For the past decade, Mariya Taher has advocated against gender violence through research, policy, program development, and direct service. In 2015, she co-founded Sahiyo to empower Asian communities to end female genital cutting. The Manhattan Young Democrats honored her as a 2017 Engendering Progress honoree. Mariya also is a prolific writer whose articles have appeared on NPR, Ms. Magazine, Huffington Post, The Fair Observer, Brown Girl Magazine, Solstice Literary Magazine, The Express Tribune, The San Francisco Examiner, The Flexible Persona, Cecile’s Writer’s Magazine, and more. Follow her on Twitter @mariyataher83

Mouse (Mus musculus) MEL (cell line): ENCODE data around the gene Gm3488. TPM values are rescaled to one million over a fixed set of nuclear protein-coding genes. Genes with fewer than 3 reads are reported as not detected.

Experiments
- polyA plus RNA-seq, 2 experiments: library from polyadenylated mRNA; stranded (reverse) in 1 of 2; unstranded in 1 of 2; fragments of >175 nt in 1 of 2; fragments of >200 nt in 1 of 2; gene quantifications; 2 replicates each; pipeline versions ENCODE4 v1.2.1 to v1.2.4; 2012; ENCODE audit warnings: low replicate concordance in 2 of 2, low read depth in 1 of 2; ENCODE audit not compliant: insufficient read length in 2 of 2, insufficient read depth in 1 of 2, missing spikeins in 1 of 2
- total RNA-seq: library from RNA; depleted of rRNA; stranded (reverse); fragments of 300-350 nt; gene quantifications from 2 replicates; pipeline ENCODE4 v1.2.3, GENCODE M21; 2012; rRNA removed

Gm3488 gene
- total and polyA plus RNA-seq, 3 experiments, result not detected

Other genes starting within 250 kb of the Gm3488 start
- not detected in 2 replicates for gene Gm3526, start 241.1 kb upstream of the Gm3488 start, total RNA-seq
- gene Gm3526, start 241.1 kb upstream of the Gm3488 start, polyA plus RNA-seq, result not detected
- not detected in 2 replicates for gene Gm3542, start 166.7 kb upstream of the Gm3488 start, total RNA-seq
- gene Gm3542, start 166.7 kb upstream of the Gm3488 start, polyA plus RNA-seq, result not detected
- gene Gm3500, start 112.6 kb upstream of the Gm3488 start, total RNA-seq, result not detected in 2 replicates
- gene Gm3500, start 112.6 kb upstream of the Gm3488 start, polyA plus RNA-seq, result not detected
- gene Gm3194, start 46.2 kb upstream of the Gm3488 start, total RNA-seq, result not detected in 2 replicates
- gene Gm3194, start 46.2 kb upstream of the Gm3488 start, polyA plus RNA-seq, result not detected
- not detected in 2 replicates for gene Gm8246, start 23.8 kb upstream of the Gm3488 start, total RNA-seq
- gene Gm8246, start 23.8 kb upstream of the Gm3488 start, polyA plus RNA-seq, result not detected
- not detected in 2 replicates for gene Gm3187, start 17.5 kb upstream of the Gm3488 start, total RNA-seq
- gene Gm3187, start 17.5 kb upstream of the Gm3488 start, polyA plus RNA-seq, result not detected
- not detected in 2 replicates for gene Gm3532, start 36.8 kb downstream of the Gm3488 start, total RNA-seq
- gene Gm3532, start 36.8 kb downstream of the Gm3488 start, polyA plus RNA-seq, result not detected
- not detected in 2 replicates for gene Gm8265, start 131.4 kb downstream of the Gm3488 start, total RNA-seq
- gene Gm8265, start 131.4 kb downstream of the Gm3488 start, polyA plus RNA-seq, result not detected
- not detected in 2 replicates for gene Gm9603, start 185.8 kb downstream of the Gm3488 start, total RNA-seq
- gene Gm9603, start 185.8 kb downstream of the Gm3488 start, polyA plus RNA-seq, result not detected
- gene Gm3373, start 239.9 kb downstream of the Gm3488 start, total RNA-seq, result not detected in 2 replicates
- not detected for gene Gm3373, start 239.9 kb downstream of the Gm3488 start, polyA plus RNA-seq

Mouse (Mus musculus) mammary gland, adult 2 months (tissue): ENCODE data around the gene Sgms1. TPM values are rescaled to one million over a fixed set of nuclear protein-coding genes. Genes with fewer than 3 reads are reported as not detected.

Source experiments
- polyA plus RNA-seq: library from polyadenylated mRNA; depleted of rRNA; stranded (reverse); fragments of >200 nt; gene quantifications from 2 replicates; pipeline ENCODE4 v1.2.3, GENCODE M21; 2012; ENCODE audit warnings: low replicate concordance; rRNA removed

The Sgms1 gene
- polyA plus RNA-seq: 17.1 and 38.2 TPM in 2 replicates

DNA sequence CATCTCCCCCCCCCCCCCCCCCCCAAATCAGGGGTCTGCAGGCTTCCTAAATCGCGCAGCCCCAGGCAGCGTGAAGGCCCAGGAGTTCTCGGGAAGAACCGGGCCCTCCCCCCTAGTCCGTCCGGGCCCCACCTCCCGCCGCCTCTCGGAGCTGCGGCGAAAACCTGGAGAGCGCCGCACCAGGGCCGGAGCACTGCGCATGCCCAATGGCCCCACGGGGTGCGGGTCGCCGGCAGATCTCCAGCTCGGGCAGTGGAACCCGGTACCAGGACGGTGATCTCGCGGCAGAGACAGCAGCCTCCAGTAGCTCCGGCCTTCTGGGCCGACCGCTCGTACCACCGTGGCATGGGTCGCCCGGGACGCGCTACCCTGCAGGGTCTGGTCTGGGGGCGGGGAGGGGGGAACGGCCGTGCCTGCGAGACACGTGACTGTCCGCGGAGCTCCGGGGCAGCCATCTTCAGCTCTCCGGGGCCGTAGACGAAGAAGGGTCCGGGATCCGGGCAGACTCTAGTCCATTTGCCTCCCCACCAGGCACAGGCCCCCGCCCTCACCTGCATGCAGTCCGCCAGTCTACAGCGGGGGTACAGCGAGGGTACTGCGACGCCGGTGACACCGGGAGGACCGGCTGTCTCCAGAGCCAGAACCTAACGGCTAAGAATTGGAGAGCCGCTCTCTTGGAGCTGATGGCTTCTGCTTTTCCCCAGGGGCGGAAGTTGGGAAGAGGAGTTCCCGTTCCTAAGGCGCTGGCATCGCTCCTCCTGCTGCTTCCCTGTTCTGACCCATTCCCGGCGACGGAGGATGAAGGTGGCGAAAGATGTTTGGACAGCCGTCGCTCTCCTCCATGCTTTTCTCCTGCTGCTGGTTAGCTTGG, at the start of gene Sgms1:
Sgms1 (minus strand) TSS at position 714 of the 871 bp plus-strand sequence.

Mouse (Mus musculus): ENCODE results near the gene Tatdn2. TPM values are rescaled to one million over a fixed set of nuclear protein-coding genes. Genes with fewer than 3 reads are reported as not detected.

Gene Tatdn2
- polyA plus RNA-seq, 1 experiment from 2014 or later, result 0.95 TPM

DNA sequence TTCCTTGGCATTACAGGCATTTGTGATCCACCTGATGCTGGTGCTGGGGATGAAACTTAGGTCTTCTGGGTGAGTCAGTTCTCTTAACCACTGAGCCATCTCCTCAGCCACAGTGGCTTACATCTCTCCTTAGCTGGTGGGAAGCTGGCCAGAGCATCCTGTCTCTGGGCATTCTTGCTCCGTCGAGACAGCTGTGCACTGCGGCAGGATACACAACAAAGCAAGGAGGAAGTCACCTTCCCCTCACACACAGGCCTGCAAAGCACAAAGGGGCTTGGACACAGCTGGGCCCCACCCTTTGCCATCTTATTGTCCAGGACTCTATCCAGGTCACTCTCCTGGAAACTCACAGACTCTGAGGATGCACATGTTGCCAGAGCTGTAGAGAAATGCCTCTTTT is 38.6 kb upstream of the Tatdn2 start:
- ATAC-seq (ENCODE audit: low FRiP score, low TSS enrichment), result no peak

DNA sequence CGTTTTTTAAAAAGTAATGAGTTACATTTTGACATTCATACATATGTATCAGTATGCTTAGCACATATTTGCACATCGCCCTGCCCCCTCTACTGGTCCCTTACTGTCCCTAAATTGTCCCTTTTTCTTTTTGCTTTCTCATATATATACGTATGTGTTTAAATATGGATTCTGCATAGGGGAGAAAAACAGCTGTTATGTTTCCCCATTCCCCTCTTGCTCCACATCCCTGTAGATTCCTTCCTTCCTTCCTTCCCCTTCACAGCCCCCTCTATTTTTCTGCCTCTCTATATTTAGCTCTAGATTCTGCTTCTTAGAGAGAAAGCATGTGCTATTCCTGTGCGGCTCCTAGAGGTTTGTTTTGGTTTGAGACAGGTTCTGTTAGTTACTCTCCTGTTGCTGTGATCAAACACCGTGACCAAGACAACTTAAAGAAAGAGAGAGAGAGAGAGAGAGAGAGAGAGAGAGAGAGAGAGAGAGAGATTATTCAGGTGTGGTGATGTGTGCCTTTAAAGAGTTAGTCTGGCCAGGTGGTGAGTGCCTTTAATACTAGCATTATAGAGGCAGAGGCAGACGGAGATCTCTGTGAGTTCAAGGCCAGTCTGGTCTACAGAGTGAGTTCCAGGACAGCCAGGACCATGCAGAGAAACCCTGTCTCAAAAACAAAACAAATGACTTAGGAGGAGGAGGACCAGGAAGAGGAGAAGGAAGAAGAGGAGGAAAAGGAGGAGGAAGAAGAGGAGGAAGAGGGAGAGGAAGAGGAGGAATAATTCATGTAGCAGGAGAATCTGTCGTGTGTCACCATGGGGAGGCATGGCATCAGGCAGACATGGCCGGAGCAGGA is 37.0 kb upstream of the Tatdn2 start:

Tasneem is an American Muslim Musician Actor Writer and Activist based in Los Angeles California. She took her own self-portrait for this project in the bathroom at a Centre in London where Muslims gather for religious, social, and cultural purposes. She wanted to keep a memory of that moment and place. “The space itself brings me much joy when I think about it now documenting these women and the trip itself was magical for me.” All her music can be streamed and downloaded at www.soundcloud.com/iamtasneem Follow her on Twitter & FB @iamtasneem and Instagram @lastmangoinparis